The quest of a person’s life defines that person, who he or she is. And every human being is on a quest whether they know it or not. This is because God has made us this way. He has put into our hearts a dissatisfaction with life lived solely of ourselves, and we will not be rid of this dissatisfaction until we find him as the true source and purpose of our lives.
“He has also set eternity in the hearts of men; yet they cannot fathom what God has done from beginning to end” (Eccl. 3:11 NIV).
“For the creation was subjected to frustration, not by its own choice, but by the will of the one who subjected it, in hope that the creation itself will be liberated from its bondage to decay and brought into the glorious freedom of the children of God. We know that the whole creation has been groaning as in the pains of childbirth right up to the present time” (Rom. 8:20-22 NIV).
We groan and travail for something more in life than mere existence. We need purpose and meaning and fulfillment–none of which comes naturally simply from existence, or else why do we yearn for something more? Though there is much to be enjoyed in life, even in its simplest pleasures, God has seen to it that the human heart is not satisfied soley by what can be enjoyed in our natural being. That is because we have a spirit within us that is created by a supernatural Being, and our being has a deep desire to relate to that Being who transcends the natural, created world.
The great tragedy and evil of the materialist and evolutionist worldview is that those adhering to it believe that nothing exists but the material, physical world and that we must find all we need there and nowhere else. They do not realize that they have condemned themselves to a lesser life by cutting themselves off from the deeper part of life that is found in God alone.
But the wise person knows that there is more to life than simply what is seen or measured. How do you measure joy or love? And so we search for that mystical, unseen something that is either missing or incomplete in our natural lives. Our lives are a quest for that which would fulfill us, complete that God-shaped hole within us. And just like that child’s toy that has differently shaped holes to match the pegs, only one peg fits the hole for which it was made. Only God can satisfy the longing in us for that God-shaped hole he made in our heart.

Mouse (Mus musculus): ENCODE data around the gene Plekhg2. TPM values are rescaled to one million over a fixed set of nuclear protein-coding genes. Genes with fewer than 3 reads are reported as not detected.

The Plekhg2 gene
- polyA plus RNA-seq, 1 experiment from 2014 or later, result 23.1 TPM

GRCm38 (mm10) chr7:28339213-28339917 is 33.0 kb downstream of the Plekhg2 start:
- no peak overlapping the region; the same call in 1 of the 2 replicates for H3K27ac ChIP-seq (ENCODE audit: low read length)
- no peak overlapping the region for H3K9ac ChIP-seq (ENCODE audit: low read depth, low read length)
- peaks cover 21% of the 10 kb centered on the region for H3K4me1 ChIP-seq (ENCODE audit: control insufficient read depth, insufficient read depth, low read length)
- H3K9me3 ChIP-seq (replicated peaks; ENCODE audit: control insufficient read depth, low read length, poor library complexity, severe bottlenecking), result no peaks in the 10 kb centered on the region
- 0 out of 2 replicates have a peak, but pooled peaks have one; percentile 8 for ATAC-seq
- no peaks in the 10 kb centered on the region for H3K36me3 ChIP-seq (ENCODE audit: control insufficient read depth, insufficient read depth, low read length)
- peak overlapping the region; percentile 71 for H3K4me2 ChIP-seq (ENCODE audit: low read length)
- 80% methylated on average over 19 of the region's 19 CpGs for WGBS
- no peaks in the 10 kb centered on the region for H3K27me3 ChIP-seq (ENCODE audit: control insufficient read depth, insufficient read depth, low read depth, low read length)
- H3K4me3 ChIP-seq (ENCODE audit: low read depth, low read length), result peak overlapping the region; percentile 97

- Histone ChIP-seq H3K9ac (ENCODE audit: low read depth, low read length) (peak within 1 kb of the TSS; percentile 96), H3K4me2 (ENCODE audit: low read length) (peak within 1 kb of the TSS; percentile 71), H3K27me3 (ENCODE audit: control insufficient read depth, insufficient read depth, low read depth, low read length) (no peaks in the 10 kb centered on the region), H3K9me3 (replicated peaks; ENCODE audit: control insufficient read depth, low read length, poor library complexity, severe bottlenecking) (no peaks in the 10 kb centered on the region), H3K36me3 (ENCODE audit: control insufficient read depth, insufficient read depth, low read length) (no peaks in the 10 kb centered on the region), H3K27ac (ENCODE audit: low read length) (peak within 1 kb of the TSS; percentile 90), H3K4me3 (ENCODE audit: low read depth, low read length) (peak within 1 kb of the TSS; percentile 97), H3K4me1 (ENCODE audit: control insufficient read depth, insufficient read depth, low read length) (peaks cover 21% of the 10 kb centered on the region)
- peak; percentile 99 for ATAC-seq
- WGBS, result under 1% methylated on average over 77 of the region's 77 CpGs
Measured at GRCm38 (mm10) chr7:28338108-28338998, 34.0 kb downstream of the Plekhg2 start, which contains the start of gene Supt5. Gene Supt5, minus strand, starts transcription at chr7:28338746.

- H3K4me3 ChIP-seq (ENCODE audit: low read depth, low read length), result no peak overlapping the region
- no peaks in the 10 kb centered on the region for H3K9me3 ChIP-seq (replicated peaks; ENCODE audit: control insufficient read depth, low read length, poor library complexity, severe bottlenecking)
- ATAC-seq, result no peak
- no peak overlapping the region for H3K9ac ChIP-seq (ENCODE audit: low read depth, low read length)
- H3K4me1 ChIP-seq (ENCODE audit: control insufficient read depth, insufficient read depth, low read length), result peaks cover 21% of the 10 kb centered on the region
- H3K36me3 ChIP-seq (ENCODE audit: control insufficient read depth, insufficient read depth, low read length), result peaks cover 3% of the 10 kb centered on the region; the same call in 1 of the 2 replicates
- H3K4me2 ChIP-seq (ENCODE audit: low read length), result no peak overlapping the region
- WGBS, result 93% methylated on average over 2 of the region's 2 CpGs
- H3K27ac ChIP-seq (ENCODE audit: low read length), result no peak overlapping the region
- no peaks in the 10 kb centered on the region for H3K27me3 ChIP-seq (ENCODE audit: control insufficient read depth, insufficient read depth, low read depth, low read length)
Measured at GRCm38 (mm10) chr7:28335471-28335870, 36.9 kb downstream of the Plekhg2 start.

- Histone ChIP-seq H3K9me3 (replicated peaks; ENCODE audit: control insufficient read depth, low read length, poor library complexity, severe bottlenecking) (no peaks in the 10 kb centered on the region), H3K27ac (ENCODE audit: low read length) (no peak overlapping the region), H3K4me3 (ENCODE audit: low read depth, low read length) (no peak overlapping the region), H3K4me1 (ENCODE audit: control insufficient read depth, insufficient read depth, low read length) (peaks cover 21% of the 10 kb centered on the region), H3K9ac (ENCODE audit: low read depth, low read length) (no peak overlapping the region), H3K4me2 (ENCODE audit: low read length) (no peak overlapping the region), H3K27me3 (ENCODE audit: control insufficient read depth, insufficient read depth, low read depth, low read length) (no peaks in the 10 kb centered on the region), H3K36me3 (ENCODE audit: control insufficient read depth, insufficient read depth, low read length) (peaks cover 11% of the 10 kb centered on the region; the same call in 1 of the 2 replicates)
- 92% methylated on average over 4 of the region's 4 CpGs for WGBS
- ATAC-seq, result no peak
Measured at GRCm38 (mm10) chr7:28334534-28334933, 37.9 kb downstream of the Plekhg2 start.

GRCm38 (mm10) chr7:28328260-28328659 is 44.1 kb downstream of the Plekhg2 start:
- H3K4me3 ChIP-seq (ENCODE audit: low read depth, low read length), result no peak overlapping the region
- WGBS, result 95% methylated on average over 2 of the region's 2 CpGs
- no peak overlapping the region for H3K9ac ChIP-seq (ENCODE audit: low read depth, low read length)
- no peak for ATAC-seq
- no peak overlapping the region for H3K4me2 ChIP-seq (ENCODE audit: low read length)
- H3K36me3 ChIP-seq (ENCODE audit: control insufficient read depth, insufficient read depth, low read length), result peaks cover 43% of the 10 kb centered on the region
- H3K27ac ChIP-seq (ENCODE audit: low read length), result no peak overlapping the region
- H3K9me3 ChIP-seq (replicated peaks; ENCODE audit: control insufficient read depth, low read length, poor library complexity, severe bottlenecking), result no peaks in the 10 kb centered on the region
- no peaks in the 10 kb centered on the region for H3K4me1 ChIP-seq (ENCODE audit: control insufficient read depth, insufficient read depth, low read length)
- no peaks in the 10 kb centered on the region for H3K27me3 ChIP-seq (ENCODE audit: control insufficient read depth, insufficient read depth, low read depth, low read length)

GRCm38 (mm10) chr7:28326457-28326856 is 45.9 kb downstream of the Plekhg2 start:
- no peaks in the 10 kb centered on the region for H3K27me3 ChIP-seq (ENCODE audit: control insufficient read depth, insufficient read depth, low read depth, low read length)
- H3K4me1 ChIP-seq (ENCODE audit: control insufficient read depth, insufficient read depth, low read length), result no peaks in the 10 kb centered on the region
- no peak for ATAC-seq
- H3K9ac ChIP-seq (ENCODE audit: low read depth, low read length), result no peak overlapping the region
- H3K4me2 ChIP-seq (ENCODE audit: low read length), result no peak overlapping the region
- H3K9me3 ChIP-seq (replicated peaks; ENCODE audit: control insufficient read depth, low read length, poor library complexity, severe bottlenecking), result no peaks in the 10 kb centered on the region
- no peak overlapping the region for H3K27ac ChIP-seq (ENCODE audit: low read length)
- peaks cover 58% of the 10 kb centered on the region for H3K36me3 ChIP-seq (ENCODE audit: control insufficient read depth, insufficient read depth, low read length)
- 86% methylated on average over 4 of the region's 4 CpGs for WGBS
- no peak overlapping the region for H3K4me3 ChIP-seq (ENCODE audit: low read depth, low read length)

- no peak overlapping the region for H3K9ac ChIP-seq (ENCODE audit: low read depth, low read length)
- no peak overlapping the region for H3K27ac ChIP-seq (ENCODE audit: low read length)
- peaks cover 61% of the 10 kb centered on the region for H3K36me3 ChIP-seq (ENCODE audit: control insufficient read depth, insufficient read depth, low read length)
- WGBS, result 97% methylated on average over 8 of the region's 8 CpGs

But not everyone knows this. They feel that missing element in their lives, but they are unaware that only God can fill that void within. And so they go off on a quest to find something to fill that hole, to find fulfillment. It is one of the great tragedies of life that so many reject the one answer to that empty place in their heart, while searching everywhere else for it.
“This only have I found: God made mankind upright, but men have gone in search of many schemes” (Eccl. 7:29 NIV).
It is wisdom to know that there does exist that empty place in our heart, but all depends on how and where we search for that which would fill that void. Regarding this quest, Scripture says of wisdom:
“Whoever finds me finds life and receives favor from the Lord. But whoever fails to find me harms himself; all who hate me love death” (Prov. 8:35,36 NIV).
Strong words, these. Three aspects stand out in them. First, we are told that it is wisdom to search and to find true life. Those who do this receive favor from the Lord.
Second, failure to find wisdom brings harm to one’s self. How extreme is that harm is seen by the concluding words, the third aspect.
Third, so serious is this quest that failure in it leads to harm in this life, while rejection of God’s answer to the quest leads to the worst harm of all, death.